Updated: Nov 3, 2019
Hi Luke and Lindsey! Thank you so much for all the activities your website provides. My students are loving class this year. I was wondering if you might be willing to also share your guided notes. --Awesome Stats Teacher
So where are the notes?
There are two places where we provide formal "notes" for students and both are equally important:
(1) When we debrief the activity with the whole group. We have students add "notes" into the margin. You will see in our answer keys that we use a different color for these margin notes (usually red).
(2) The Important Ideas box. This is where we formally summarize the learning from the activity. We limit ourselves to only the small space provided in the box.
Wait...the answer keys are made with two different colors for a reason?
Yes! Here's how it works. As groups are finishing up on the activity, we ask individual students to put their answers up on the board (with a black marker).
Then we debrief the activity with the whole class, formalizing the learning by adding to the student work on the board using a red marker (or purple or green or whatever your favorite color is). Our students also have red pens and are adding these "notes" to the margins of the activity, right next to the questions. It's important to note that students don't have to complete the entire activity before you start the debrief. Often we pick a place to pause and debrief in the middle of an activity before completing the rest.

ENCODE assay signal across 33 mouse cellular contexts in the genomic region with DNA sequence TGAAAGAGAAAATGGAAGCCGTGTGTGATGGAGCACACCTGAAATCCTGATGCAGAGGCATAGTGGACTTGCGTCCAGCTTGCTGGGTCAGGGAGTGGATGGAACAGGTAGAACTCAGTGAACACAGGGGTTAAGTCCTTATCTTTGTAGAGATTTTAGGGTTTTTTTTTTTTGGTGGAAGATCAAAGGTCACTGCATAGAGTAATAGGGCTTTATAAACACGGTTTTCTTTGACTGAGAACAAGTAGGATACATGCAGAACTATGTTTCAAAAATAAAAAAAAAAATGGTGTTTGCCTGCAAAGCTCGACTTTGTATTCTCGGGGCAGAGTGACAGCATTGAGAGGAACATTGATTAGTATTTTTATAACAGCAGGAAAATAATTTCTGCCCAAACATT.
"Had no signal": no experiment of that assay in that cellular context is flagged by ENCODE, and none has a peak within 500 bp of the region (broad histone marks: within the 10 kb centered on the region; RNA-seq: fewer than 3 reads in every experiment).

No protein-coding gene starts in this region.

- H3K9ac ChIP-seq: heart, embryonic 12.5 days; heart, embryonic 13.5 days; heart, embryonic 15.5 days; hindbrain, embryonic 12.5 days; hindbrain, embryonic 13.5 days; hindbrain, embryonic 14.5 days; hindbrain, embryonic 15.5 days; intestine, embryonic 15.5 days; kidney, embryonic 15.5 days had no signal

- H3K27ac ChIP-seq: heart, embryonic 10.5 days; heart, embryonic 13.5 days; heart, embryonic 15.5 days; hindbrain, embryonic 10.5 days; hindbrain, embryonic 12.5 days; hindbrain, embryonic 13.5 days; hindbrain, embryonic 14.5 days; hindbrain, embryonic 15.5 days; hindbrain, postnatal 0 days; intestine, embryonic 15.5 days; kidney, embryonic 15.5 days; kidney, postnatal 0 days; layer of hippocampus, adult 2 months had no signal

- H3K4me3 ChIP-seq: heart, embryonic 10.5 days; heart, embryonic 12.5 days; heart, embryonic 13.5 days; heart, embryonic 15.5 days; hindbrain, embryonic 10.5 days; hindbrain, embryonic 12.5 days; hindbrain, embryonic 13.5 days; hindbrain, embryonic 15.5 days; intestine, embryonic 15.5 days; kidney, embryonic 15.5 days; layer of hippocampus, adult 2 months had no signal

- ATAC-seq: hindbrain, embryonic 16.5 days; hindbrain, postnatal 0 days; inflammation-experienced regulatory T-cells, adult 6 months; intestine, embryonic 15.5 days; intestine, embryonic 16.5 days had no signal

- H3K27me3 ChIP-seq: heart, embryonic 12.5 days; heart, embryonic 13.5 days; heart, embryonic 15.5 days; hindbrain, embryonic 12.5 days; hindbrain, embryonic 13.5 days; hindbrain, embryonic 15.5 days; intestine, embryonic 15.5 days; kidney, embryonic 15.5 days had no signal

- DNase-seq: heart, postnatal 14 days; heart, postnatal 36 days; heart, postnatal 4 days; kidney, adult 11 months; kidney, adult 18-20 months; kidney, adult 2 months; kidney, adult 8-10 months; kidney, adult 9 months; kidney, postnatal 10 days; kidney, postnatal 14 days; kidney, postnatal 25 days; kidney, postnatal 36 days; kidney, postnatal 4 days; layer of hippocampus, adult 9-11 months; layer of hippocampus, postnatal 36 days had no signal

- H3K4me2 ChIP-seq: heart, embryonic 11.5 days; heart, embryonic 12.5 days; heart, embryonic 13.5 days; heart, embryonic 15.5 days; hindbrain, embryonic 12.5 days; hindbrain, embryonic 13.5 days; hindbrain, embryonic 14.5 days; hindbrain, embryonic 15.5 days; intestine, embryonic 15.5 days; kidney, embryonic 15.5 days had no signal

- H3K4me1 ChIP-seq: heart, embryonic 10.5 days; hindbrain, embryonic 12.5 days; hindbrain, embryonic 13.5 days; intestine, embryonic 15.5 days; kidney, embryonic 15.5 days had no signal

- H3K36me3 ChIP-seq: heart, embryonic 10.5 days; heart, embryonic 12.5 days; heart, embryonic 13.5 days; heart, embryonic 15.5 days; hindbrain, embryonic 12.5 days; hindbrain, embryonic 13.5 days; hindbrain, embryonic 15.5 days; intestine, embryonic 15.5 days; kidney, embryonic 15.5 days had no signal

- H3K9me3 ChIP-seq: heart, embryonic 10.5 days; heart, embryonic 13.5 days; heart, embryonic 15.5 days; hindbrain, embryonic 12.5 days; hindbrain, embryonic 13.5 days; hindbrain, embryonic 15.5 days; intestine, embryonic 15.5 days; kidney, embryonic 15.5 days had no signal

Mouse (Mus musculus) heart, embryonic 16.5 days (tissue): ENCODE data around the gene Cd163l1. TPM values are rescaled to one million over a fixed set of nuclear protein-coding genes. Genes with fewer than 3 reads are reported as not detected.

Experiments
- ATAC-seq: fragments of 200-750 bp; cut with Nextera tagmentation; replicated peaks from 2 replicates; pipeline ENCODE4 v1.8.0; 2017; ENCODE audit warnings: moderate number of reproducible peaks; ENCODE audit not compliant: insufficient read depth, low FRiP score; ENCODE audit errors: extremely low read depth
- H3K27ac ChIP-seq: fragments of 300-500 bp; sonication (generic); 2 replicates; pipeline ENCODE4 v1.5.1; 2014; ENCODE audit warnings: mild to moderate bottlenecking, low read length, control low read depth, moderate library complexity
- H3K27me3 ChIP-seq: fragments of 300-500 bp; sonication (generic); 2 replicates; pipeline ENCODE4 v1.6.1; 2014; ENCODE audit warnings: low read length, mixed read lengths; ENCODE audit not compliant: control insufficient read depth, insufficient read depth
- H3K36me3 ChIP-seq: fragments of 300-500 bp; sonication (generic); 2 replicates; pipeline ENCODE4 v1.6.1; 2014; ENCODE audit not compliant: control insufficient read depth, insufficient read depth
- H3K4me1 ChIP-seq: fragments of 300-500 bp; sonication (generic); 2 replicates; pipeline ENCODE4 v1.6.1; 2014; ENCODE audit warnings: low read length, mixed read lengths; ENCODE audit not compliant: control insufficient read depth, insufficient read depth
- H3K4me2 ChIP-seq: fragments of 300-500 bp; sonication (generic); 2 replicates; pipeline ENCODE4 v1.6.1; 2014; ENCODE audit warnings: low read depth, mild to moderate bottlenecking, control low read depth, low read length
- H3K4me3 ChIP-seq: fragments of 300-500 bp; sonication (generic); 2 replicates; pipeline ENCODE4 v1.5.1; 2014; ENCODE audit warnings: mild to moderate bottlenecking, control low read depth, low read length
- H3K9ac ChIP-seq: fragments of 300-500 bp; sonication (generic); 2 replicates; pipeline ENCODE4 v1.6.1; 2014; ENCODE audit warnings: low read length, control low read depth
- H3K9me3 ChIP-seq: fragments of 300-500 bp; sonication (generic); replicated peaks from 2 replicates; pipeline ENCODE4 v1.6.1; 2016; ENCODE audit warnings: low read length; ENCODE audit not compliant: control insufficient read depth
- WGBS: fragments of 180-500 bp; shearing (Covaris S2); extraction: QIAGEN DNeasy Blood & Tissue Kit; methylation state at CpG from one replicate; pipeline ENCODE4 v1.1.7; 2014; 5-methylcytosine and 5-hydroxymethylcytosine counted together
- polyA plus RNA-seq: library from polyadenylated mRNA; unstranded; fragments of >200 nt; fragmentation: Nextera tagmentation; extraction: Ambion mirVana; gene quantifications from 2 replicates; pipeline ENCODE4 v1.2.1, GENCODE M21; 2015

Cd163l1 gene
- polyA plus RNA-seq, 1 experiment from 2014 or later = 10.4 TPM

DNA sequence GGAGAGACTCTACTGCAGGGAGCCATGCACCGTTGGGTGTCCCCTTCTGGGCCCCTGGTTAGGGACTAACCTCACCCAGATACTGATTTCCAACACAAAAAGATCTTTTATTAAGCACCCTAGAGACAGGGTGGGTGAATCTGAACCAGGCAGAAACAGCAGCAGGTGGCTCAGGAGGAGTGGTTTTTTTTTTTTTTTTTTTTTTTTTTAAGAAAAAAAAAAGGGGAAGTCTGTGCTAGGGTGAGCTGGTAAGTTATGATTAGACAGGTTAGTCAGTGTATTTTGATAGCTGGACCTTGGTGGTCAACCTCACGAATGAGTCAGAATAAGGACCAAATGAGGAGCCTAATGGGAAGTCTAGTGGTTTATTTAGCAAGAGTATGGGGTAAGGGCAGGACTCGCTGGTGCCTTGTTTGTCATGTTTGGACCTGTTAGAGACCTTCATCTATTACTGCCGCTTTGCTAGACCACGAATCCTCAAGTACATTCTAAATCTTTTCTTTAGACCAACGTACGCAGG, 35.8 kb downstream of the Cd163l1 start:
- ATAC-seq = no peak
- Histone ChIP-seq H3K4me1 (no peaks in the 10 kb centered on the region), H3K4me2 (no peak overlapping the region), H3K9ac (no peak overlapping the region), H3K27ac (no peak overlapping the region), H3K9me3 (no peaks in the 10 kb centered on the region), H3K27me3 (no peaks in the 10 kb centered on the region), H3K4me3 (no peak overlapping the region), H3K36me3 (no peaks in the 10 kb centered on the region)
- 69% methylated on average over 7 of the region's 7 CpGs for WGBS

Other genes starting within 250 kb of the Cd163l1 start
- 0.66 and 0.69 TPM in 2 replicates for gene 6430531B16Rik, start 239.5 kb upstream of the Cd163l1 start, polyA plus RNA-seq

When you look through our answer keys, you'll notice we always write the teacher formal notes in a different color. Anything in the margins should be added by the teacher while debriefing the activity. Here's an example of how this looks from a lesson on binomial probability.
But where are the notes?
After we debrief the activity, we do a short focus lesson where we give additional information needed to meet all the learning targets (LTs). We do this in the Important Ideas box. This is what we think of as the traditional "notes" portion. We don't do any additional notes besides this page.
Students then work in their groups to try the Check Your Understanding problem and we go over the answers as a class.
We recognize that this is a shift from the way we have been teaching math for the past 100 years. It might be uncomfortable at first, but we get better and better at it every year, and we absolutely love teaching with this model. Students are so much more engaged, and it's way more fun for us too. Students develop a stronger conceptual understanding and their scores have reflected this learning. It's a win-win! We challenge you to join us in this teaching revolution of Experience First, Formalize Later.